Apparently she puts clients on crazy low calorie diets, that alone will make most people shed fat, in the short term. But also keep in mind that the celebrity clients doing her muscle endurance routines, are not - like most of us - sitting at a desk for 8 hours a day, getting lunch at the food court, and then going out for drinks after work. I can guarantee that if that is your lifestyle, doing her 100 leg lifts a few times a week, won't make you look like Gwyneth Paltrow. If, however, like such lithe stars, you have a personal chef who cooks you macrobiotic meals, a personal trainer who puts you through several gruelling workouts every week, and a career that depends on you looking a certain way, then sure, adding in a few of Anderson's workouts to this already extreme lifestyle might be just the thing to give you the lean, toned, rather than butch-y look that most female celebrities covet.
So, my friends, when you are considering health information, it pays to examine the source. Do they benefit in some way from the information they are sharing? Do they have the credentials to know what they are talking about? Is there information evidence based?
Friday, July 25, 2014
Oh my, what a week! Its been good, its been bad and its been ugly.
The good is the girls are still fighting less than they were before and we've had a lot of fun. The bad is that there have still been a few fights...Monday morning was really bad, but Mondays are always the worst, especially after a great weekend. The ugly was when I was picking up the girls from daycare camp on Tuesday, Big A got on her bike, and within seconds while still on the playground, hit a rock and went over sideways landing on her face.
Wow, there is nothing worse for a parent than watching your child get hurt. I am not an overprotective parent. Really, I'm not. But I do get a bit freaked out about them getting hurt. I probably tell them to be careful a thousand times a day. And of the two of them, Big A is usually a heck of a lot more careful than Little A. This was just a flukey accident because she is an ace bicycle rider.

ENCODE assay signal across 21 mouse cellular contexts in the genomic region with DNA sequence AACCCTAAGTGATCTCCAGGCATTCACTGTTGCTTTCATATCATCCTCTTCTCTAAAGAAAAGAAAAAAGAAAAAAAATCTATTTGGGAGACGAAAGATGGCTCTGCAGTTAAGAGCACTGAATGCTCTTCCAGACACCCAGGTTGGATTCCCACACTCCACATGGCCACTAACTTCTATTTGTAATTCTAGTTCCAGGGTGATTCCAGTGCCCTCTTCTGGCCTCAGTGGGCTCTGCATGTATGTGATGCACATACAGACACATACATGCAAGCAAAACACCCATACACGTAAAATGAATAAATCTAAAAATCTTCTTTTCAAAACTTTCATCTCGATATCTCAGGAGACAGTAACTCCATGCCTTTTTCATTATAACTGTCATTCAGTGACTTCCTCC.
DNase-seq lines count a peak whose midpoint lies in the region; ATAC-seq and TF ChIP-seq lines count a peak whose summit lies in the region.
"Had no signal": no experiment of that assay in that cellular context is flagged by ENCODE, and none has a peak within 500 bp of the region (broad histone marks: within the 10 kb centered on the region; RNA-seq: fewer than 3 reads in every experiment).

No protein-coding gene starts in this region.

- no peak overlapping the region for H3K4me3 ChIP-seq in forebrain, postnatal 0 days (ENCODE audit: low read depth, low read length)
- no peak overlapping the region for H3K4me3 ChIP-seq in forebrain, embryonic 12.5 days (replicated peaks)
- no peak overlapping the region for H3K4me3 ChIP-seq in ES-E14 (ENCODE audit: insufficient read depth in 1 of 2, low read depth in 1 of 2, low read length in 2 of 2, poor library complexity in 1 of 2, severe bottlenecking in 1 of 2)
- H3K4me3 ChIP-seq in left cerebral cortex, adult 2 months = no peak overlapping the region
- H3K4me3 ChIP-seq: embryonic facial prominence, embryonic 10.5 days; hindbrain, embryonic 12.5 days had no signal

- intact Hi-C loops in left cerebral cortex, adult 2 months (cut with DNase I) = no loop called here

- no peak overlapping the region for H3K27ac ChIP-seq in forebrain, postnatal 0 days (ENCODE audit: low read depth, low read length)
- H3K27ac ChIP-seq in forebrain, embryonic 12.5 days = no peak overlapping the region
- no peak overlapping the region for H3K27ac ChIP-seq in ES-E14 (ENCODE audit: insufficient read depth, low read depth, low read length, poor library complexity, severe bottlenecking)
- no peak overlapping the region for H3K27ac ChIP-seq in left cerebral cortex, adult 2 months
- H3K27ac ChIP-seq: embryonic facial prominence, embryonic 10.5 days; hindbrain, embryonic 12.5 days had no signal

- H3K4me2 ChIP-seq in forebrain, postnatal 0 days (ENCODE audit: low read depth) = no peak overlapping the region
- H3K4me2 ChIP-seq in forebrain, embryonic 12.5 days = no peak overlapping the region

Fortunately, she was wearing her helmet and didn't hit her head nor knock out her front teeth but she scraped up her elbow and her face. Basically her chin and the skin above her top lip is totally gashed up and her top lip swelled up huge. She looks pretty awful.
What's even more disturbing is that the whole thing really affected her. She refused to ride her bike for a few days and worse, she got very glum and sulky. I suspect that this girl, who is usually extremely confident, was feeling very embarrassed and self-conscious. The good news is she is now both ready to get back on her bike and seems to be cheering up now that the swelling has gone down and she has had a few days back at camp and no one has teased her.
Despite the fact that I am a worrier, particularly about things like accidents, in the moment I stay pretty level-headed. Admittedly, its usually after where I start to drive myself nuts with the what ifs. Unfortunately, you can only do your best to keep your children safe and locking them up in a padded cell isn't really an option.
Speaking of injuries, my torn ab muscle is better. I am surprised how quickly it healed given how painful it was last week. Good though, 'cause now I can go back to doing my usual workouts.
Anyways, this weekend should be great. Today the fertility clinic is taking staff to a waterfront hotel for a little poolside party. Should be fun!
I work tomorrow and then Adam is taking the girls to Great Wolf Lodge for a little getaway while I am hosting a party for some girlfriends. I have been preparing some yummy eats for it so hopefully I will have some great recipes to share.